Few Americans are aware of growth in the number of U.S. jobs

Taylor OrthDirector of Survey Data Journalism
Carl BialikU.S. Politics Editor and Vice President of Data Science
August 10, 2023, 6:56 PM GMT+0

The latest jobs report showed a continued increase in the number of jobs, but many Americans don’t see an improving employment picture, new polling from the Economist/YouGov finds:

  • Six in 10 regard unemployment as a very or somewhat serious national problem.
  • Just 24% say that the jobless rate dropped last month.
  • Only 34% say the number of jobs is increasing, though that has been the case in official government numbers every month since the economy began recovering from the COVID-19 pandemic.

Republicans are especially skeptical of gains in employment. They also are more likely than Democrats to say they and their family are worse off financially than they were a year ago: 60% of Republicans say this, compared to 24% of Democrats.

Americans are nearly twice as likely to say the economy is shrinking rather than growing (38% vs. 21%); 44% say it is currently in recession, and another 22% believe a recession is somewhat or very likely in the next year.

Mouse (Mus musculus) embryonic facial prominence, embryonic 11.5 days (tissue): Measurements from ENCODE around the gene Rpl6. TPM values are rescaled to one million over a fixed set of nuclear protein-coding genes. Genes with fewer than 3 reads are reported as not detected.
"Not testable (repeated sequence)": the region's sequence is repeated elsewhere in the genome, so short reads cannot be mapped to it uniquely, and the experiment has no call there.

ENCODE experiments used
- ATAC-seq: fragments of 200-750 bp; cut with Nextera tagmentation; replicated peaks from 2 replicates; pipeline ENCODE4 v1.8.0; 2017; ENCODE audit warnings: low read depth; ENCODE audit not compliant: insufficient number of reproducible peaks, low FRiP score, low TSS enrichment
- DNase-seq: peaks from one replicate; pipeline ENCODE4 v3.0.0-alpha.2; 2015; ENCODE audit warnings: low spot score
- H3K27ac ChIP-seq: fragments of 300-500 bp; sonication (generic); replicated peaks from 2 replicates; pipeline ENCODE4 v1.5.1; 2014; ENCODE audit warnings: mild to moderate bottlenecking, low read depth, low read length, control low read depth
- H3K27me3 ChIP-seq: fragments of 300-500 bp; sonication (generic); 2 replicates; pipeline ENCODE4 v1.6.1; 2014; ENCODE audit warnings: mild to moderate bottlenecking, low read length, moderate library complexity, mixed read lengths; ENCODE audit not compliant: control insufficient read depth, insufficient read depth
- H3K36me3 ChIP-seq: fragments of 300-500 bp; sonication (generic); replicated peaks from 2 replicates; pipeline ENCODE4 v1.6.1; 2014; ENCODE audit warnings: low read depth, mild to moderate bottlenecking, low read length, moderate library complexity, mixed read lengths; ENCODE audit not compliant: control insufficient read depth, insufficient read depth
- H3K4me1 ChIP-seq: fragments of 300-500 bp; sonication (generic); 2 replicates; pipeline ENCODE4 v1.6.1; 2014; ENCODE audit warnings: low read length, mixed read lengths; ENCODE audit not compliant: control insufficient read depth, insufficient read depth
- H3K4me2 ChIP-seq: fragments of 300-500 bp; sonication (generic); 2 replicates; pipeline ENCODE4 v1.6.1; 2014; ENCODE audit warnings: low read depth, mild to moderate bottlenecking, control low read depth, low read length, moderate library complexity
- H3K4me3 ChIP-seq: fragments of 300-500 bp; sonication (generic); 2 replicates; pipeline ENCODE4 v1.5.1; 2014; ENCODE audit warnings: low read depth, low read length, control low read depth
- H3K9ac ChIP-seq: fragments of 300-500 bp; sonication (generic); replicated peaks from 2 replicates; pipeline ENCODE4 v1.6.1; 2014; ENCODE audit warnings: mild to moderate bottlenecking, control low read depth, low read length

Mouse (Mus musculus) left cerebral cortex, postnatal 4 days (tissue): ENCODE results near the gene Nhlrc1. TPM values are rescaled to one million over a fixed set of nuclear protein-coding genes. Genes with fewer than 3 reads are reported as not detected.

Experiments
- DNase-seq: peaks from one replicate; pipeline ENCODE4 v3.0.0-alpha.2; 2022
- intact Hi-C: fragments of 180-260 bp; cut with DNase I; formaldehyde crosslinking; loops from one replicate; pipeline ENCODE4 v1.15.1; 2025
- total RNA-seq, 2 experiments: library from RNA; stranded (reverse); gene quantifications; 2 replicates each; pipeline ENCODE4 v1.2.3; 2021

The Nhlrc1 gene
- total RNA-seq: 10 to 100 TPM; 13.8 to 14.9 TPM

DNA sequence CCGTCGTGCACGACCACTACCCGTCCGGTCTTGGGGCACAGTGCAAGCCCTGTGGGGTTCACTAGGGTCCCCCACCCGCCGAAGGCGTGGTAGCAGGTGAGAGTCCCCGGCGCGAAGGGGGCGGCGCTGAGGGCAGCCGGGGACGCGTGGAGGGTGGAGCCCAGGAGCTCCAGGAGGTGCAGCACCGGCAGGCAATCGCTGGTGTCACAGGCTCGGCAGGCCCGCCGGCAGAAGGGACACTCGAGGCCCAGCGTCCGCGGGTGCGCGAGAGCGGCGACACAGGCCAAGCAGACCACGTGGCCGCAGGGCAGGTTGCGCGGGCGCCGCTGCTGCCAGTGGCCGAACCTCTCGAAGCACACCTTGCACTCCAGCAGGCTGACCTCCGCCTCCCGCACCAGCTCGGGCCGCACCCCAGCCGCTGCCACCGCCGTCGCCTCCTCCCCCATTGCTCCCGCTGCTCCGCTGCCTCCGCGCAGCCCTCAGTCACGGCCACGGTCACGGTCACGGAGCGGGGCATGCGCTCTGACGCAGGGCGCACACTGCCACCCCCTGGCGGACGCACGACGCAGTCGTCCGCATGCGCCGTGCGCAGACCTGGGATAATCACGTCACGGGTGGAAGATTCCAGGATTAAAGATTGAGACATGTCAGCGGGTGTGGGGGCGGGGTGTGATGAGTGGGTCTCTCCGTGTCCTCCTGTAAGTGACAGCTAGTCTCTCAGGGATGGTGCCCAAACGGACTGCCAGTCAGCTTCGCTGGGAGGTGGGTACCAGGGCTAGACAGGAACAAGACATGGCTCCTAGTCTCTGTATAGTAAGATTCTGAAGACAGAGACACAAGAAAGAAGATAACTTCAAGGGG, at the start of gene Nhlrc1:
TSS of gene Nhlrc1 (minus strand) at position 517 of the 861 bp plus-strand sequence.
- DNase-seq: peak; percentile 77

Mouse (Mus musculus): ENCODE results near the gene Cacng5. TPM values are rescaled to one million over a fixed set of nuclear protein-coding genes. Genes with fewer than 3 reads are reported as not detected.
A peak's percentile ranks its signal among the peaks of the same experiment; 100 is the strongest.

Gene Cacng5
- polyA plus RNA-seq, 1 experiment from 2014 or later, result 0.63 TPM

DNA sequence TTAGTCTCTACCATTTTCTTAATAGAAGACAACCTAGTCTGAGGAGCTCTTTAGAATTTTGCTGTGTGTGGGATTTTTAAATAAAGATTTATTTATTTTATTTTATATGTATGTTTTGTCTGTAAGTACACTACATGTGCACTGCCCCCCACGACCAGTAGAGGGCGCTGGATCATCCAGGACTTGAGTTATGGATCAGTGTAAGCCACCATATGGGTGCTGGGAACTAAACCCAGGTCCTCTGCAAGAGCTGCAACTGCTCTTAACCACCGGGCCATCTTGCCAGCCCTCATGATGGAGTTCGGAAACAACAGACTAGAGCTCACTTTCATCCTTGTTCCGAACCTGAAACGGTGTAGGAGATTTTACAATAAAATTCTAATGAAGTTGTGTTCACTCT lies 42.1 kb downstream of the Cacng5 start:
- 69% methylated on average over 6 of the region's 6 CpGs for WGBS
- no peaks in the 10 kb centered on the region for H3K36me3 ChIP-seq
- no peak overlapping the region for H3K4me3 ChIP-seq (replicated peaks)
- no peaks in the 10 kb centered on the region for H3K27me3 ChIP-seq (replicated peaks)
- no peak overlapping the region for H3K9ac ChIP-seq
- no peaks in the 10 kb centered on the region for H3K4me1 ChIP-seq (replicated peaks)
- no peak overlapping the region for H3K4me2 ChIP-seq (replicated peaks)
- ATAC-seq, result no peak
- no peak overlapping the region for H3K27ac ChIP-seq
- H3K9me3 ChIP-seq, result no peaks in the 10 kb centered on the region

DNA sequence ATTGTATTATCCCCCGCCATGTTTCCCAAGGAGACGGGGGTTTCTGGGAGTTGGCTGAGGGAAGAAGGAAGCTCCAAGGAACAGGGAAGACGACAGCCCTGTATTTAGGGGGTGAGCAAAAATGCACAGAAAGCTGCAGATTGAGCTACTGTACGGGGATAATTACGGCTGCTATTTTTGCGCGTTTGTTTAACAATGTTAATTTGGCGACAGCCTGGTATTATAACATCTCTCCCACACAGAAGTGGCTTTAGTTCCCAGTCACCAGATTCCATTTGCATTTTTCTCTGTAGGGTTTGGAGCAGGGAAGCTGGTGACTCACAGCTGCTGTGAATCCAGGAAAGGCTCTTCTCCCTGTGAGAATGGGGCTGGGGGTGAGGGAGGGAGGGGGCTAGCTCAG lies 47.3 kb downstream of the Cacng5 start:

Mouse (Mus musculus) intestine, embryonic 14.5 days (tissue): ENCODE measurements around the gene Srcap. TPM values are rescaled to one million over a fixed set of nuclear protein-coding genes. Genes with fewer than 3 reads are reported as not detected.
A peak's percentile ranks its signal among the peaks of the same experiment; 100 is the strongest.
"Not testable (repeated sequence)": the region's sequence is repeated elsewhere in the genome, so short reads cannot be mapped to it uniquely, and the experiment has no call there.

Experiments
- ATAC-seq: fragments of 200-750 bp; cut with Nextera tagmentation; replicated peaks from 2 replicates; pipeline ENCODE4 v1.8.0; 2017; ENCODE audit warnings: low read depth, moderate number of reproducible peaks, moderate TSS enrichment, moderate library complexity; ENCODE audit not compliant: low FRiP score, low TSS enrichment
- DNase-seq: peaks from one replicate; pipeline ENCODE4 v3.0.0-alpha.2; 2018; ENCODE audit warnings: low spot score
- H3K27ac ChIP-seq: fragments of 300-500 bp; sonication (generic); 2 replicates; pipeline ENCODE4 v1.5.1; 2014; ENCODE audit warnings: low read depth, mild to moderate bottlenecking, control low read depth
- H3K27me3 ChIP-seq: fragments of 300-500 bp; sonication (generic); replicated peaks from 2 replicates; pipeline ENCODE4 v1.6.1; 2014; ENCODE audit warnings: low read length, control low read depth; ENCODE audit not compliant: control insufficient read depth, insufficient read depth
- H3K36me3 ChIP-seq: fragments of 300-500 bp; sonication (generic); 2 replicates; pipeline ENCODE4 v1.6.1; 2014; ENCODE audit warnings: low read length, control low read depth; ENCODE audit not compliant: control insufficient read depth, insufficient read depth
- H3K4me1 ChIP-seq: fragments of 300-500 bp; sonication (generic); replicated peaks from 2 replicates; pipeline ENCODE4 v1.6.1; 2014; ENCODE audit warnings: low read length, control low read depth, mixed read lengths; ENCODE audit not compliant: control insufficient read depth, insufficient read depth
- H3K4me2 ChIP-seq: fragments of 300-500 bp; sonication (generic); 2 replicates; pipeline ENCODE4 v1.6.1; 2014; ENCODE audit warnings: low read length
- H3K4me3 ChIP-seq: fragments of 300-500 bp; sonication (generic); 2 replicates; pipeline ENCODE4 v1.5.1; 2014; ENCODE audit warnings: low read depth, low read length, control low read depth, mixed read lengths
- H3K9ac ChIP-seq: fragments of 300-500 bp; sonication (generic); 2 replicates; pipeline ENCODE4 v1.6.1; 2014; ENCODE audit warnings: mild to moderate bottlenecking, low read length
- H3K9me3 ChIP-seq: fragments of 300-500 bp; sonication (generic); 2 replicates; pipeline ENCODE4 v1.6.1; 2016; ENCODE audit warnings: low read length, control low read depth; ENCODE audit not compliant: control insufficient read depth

Many Americans say they are hearing mostly negative economic news, about four times as many as say the economic news has been positive (43% vs. 11%). What Democrats are hearing is roughly split between positive and negative stories; among Republicans, 6% are hearing mostly positive stories and 60% are hearing mostly negative ones.

See the toplines and crosstabs from the Economist/YouGov poll conducted on August 5 - 8, 2023 among 1,500 U.S. adult citizens.

Methodology: Respondents were selected from YouGov’s opt-in panel using sample matching. A random sample (stratified by gender, age, race, education, geographic region, and voter registration) was selected from the 2019 American Community Survey. The sample was weighted according to gender, age, race, education, 2020 election turnout and presidential vote, baseline party identification, and current voter registration status. Demographic weighting targets come from the 2019 American Community Survey. Baseline party identification is the respondent’s most recent answer given prior to November 1, 2022, and is weighted to the estimated distribution at that time (33% Democratic, 31% Republican). The margin of error for the overall sample is approximately 3%.

Image: Unsplash (Eric Prouzet)